07 Aug 2013

TRAVEL & TOURISM – “Don’t Miss” Advice for Destination Marketers from DMAI2013

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dmaiThe recent Destination Marketing Association International (DMAI) convention in Orlando gathered a savvy group of destination marketers for shared learning and networking. Recurring in many conversations I had with attendees and presenters alike were the following key themes. Keep these in mind as you plan your destination’s priorities for the coming months  –

1. Strategy – It’s not just for the biggest destinations anymore.

Faced with the need to balance new opportunities and existing budgets, destinations of all shapes and sizes are becoming more strategic in their approaches to marketing. This means getting specific about the goals your destination wants to achieve (going way beyond generalities like “attracting more visitors”) and then planning a measurable path to get there.  More DMOs are learning that such a strategic approach helps them focus limited human and financial resources for maximum impact, bring diverse constituents together around a shared vision of success, and show progress toward well-defined objectives.

To set strategic goals, you first need to diagnose your unique challenges.  For example, the strategy for a destination with low awareness among a targeted audience should be quite different from that of a destination with no awareness problem but facing a barrier to visitation. A DMO can develop an effective strategy only when it has built a deeper understanding of the relevant attitudes and behaviors of its current and prospective customers.

2. The availability of new apps and online services is challenging destinations to go beyond their web sites.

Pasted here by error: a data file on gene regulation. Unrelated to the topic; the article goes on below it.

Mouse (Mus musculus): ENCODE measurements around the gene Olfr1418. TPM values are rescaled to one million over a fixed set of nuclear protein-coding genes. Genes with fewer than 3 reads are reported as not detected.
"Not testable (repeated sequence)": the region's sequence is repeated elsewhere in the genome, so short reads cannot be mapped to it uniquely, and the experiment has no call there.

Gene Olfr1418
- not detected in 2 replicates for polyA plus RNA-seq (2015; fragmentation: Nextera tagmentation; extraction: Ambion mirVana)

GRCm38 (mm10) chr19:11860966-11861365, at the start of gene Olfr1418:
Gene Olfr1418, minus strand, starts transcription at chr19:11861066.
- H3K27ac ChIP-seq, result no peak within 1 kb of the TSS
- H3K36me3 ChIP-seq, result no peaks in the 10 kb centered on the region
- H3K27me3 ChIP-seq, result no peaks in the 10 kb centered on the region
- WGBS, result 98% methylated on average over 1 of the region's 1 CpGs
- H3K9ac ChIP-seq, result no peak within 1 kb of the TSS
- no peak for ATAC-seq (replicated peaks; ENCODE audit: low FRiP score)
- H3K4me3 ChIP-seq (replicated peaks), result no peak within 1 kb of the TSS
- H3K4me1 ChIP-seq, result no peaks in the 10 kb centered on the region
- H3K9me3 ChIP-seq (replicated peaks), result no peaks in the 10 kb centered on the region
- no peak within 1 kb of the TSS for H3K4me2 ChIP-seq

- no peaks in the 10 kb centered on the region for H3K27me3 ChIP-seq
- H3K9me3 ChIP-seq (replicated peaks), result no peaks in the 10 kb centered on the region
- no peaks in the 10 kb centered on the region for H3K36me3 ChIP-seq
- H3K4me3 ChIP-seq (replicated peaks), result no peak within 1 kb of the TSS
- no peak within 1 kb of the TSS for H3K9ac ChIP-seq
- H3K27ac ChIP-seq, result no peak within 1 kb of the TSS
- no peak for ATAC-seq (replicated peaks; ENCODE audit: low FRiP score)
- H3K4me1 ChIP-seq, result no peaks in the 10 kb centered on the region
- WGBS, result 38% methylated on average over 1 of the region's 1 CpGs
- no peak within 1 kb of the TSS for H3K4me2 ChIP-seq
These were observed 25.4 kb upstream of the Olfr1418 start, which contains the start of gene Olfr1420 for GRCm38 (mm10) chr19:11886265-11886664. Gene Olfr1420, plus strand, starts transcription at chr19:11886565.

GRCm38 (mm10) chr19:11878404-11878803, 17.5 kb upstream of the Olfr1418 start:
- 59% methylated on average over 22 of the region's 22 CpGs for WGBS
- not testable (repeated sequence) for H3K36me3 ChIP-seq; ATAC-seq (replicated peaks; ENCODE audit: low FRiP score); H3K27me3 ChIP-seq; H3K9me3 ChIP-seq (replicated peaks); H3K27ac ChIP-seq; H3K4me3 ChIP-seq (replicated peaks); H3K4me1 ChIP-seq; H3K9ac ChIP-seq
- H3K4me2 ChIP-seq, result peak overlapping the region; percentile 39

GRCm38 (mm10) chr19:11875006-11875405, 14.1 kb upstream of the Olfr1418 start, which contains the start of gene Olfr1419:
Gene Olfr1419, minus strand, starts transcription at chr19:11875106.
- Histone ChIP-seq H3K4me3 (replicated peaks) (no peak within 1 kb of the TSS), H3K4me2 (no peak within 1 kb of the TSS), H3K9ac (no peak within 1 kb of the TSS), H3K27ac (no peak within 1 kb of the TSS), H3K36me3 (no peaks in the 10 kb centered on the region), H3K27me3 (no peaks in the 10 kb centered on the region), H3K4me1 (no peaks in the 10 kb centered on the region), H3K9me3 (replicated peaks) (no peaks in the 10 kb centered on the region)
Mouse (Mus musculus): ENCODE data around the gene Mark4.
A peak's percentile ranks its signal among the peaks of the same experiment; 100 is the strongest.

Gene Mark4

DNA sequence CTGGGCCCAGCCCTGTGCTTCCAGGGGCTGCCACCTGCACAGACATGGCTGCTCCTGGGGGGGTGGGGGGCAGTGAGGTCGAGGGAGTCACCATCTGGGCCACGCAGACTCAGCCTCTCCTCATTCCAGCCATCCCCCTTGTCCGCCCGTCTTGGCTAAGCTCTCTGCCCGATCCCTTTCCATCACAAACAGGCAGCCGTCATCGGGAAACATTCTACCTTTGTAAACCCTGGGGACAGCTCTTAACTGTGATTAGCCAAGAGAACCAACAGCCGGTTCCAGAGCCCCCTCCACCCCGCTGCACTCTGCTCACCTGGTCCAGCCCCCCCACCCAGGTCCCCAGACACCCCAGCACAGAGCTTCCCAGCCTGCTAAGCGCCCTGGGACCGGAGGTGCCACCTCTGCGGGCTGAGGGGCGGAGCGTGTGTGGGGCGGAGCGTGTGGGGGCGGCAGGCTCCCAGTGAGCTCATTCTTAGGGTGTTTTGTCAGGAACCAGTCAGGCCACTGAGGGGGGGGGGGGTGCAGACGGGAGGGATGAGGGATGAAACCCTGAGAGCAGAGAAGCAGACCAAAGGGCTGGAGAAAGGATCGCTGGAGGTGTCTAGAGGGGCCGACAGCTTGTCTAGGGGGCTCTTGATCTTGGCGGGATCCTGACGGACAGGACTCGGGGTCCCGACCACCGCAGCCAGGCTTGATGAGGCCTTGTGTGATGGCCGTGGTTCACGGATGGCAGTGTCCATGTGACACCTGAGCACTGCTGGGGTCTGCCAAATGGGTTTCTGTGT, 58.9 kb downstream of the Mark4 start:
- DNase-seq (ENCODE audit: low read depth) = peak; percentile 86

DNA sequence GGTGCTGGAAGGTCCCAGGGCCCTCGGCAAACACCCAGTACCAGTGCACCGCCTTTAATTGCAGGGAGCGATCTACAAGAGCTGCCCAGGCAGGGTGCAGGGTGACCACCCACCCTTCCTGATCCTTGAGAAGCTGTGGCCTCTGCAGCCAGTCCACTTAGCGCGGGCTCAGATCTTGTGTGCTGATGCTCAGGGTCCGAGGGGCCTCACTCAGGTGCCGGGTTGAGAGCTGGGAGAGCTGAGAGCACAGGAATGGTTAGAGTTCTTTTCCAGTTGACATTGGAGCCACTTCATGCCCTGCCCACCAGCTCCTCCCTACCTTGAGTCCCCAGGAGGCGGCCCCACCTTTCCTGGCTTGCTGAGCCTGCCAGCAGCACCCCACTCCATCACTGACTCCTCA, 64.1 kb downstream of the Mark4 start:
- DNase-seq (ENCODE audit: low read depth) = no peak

Having a mobile-enabled web site is only one element of effective destination marketing. Increasingly, destinations need to understand how visitors are using technologies before and during their trips, as well as to know what apps and services visitors are bringing with them when they come.

A visitor’s experience increasingly depends not only on familiar names like Facebook, Google Maps, Pinterest, and Instagram, but also on emerging apps that connect visitors in new ways to people and services, like airbnb and lyft. Learning more about when and how travelers are using the full spectrum of online services and apps to find information and make decisions will be vital in influencing successful visitor experiences in the future.

3. Collaboration can help Destination Marketers tackle new opportunities and challenges.

“Better Together,” the theme and tagline of the DMAI conference, was raised again and again by presenters and attendees alike. By working together, destination marketers see opportunities to improve their individual performance, innovate, and reduce costs. Market research is no exception – collaborating on research can help destinations learn from each other, identify best practices, and share costs. Engage with your colleagues and service suppliers to explore shared needs and opportunities – it’s in this fertile ground that new approaches and solutions grow.

Destination Marketers, whether or not you attended DMAI this year, what’s your take on these trends?  Let’s continue the sharing here.

Traci Gere

Managing Director
DPA & Digital Research, Inc.

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